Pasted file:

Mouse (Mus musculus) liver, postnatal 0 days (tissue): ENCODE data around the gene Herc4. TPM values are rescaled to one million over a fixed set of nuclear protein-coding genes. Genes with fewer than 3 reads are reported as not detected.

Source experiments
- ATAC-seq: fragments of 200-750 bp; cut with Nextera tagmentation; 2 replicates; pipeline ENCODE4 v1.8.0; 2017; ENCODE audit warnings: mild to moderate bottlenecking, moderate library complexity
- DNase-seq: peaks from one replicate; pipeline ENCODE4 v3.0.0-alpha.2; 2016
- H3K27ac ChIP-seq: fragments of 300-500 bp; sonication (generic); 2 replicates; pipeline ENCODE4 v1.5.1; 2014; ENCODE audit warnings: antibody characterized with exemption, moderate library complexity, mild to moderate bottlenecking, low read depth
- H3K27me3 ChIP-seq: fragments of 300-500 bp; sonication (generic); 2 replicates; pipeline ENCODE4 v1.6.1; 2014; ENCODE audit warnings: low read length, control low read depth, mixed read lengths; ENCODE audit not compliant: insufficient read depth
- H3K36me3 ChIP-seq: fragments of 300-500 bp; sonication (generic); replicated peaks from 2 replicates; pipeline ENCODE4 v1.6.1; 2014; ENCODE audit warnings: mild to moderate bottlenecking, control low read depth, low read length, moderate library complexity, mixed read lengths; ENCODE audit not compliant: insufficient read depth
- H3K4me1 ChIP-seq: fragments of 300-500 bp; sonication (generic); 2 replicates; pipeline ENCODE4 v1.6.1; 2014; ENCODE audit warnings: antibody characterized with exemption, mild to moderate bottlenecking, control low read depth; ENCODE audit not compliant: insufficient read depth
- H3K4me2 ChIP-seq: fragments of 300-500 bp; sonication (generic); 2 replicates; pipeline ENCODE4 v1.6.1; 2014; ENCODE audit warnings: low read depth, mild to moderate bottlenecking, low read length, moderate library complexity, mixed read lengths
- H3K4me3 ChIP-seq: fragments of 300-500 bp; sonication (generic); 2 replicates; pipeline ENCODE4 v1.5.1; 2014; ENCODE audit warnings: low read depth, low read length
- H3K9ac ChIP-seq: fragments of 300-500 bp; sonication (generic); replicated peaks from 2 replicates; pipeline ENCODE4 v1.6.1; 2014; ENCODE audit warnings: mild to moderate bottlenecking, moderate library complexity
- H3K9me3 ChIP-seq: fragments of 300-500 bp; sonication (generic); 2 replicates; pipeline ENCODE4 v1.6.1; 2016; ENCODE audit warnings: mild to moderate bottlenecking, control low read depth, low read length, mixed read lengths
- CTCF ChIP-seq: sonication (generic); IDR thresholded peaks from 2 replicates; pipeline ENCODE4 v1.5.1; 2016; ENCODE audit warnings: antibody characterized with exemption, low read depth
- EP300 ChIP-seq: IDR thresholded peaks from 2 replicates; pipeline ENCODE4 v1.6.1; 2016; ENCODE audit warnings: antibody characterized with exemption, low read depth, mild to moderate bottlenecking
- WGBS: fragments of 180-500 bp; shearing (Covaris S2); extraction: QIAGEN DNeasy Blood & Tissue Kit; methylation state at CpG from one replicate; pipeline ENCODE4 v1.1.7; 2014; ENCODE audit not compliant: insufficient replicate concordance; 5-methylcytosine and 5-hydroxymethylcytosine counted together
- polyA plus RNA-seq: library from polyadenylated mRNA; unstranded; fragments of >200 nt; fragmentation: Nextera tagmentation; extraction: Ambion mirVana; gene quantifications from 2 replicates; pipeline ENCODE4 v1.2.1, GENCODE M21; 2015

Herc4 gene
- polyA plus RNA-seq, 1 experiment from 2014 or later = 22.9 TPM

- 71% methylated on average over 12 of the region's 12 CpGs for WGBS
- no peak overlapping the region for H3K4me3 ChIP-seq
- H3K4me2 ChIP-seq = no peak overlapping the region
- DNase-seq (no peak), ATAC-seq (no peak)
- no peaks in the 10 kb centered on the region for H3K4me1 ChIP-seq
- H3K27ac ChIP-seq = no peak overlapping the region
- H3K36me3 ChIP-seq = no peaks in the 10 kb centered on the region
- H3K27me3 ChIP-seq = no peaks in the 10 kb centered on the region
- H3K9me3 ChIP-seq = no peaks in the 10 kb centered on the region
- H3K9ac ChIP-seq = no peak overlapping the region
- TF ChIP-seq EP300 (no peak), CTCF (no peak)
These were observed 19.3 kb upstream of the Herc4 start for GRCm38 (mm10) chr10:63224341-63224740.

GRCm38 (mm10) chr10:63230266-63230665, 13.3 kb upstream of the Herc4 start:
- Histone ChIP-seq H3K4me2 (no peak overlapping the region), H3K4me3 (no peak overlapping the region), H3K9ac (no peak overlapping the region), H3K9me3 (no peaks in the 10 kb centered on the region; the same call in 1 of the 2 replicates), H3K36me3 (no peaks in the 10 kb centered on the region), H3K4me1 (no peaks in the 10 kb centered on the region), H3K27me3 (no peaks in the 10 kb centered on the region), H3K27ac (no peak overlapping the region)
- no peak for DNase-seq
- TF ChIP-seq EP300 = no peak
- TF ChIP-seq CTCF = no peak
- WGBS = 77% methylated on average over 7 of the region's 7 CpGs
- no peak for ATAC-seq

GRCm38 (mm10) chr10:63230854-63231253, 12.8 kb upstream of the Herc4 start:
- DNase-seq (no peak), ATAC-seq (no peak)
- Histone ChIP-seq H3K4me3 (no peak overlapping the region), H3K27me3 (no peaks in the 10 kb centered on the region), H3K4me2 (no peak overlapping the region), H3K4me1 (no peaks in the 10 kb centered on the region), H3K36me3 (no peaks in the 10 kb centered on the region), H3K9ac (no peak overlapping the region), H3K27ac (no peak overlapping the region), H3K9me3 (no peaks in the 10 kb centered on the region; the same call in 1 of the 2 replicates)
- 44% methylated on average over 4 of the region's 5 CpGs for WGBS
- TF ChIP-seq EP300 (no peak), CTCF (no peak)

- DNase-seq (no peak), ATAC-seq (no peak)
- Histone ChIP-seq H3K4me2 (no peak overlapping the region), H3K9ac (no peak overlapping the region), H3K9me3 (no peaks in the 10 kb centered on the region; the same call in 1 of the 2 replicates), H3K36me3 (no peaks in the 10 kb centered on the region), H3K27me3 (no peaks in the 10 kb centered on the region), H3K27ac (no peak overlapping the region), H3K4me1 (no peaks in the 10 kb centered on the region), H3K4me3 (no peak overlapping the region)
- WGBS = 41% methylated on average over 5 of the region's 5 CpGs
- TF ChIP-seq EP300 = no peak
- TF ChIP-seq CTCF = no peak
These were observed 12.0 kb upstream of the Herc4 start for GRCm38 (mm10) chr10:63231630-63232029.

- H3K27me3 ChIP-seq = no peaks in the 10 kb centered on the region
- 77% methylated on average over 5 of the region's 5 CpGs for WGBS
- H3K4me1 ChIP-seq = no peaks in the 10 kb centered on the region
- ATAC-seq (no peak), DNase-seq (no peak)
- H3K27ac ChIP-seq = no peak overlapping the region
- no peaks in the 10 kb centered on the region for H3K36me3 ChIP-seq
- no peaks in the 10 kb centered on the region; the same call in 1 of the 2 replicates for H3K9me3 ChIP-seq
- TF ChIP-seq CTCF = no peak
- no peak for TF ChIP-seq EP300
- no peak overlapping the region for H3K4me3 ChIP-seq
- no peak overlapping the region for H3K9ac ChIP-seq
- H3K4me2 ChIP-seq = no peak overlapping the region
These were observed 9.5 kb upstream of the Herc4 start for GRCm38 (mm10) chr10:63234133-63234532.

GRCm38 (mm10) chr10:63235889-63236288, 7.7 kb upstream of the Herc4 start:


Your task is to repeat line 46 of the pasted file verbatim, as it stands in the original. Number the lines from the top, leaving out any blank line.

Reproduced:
- TF ChIP-seq EP300 = no peak